2. Always use a Gas Safe Registered engineer to fit, fix and check gas appliances in your home – it’s the law and will help keep you safe
  3. Always ask to see an engineer’s Gas Safe ID card and check the back of the card to ensure they are qualified to carry out the specific type of gas work you need
  4. To find a Gas Safe Registered engineer in your area, call the free helpline on 0800 408 5500 or go to
  5. Recognise the symptoms of carbon monoxide poisoning – headaches, dizziness, nausea, breathlessness, collapse and loss of consciousness
  6. Check gas appliances for warning signs that they are not working properly e.g. lazy yellow flames instead of crisp blue ones, black marks or stains on or around the appliance and too much condensation in the room
  7. Buy an audible carbon monoxide alarm for your home and make sure it is located near to your gas appliances in accordance with the manufacturer’s guidance. Carbon monoxide can leak from appliances and kill
  8. Only use gas appliances for their intended purpose e.g. don’t use a gas oven to heat a room or use a gas barbeque inside the house
  9. Always ensure there is enough ventilation for your gas appliances to allow them to burn correctly and make sure you are not blocking any air vents that provide an air supply to the gas appliance
  10. Anybody working with gas has to be Gas Safe Registered by law. To report someone working without registration, call Gas Safe Register on the free phone number 0800 408 5500.

Don’t forget: carbon monoxide alarms are not a substitute for regular servicing and maintenance of gas appliances – they are a last line of defence. The RoSPA website has more advice and information on carbon monoxide poisoning.

15 September, 2011

A slippery situation

As disastrous as it can be, at one point or another you’re going to take your children on holiday. Though you hope for some relaxation and an afternoon beside the pool, reading a book and catching that perfect golden tan, time is often taken up building sand castle after sand castle, the complete crazy golf experience, the hunt to find the right factor sun screen (because you always forget something) and the worry of your children… well, being children.

From experience I can tell you that us teens are often as worried as you are; who do I talk to? Where will I go? What shall I do? Will they like me? How do you say “Hi” in Portuguese? As a teen you stroll down to the resort’s pool, slapping on your most friendly and sociable face and remove your towel from around you with poise. You’re trying to remember that one foot in front of the other results in walking whilst attempting to maintain the fake cheerfulness that’s plastered across your face. Meanwhile, the wet pool edge is just too much for the clumsiness you’re trying to disguise, and in your rush you fall straight on your bum, all eyes on you. Embarrassing just isn’t the word.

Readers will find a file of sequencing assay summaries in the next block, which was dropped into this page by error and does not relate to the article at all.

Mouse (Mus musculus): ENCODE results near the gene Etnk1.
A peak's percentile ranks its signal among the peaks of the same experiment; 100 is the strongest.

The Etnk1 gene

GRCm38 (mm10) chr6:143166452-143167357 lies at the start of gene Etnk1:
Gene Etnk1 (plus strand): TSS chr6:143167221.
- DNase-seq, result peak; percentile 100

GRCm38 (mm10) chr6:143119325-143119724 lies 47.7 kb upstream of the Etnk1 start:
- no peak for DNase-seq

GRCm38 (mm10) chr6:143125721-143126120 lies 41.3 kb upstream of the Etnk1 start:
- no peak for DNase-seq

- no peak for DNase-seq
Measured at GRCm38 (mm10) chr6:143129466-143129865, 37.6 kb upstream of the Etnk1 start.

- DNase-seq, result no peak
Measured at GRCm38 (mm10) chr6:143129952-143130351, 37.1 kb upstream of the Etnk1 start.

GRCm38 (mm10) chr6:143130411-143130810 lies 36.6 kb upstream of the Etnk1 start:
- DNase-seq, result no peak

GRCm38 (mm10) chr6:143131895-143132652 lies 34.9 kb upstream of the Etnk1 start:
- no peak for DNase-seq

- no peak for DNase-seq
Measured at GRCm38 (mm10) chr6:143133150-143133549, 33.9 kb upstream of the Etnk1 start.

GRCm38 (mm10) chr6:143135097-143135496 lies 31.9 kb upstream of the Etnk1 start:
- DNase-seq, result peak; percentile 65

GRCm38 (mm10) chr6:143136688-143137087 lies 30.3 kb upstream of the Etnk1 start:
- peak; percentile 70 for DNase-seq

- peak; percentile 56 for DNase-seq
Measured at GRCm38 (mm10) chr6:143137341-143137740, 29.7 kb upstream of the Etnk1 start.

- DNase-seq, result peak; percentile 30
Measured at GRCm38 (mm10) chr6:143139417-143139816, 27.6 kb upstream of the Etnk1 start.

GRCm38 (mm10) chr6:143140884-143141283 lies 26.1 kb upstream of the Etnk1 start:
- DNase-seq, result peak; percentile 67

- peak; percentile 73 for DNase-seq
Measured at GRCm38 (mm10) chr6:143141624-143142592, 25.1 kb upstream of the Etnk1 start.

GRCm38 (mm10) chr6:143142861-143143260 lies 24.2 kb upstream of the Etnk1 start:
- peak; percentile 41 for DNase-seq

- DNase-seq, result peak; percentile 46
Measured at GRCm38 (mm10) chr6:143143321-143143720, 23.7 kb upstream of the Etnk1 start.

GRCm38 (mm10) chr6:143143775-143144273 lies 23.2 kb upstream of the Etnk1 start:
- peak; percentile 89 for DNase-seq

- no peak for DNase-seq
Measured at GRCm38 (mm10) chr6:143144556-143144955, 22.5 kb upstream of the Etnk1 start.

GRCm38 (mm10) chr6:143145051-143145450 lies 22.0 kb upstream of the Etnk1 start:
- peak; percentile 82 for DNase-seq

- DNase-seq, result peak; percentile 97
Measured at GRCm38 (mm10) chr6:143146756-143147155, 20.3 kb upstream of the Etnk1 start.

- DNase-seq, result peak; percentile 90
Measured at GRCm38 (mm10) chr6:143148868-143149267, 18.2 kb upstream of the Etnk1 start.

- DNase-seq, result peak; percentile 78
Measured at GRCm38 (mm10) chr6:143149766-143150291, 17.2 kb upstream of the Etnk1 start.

You were that awkward teen once, and you know what it’s like to be thrown in the deep end (sometimes literally). Trying to be careful in times like those is hard, especially when you’re attempting to up hold a positive first impression, but accidents happen, right? Falling on your backside is thankfully one of the least of your worries whilst visiting the pool, and parents can’t prevent us teens from stumbling across social hiccups, nor can they make them any less embarrassing. But, there are worse situations to encounter if you’re not fully aware of dangers by the pool and in the pool itself – that’s where you come in.

You should always let teens know where they should be and the rules concerning the pool area. I often joke around with my best friend and we can be the most competitive of people (let’s face it I can swim much quicker than her) and being on holiday is no exception. Sometimes, this is how accidents occur. Showing off is more common in boys than girls, and it can be hard to distinguish a clear line where it should stop. RoSPA offers loads of information on everything safety concerned, so if you’re unsure of what to tell your kids, log onto to the website and get smart on all things holiday, water sport and pool related.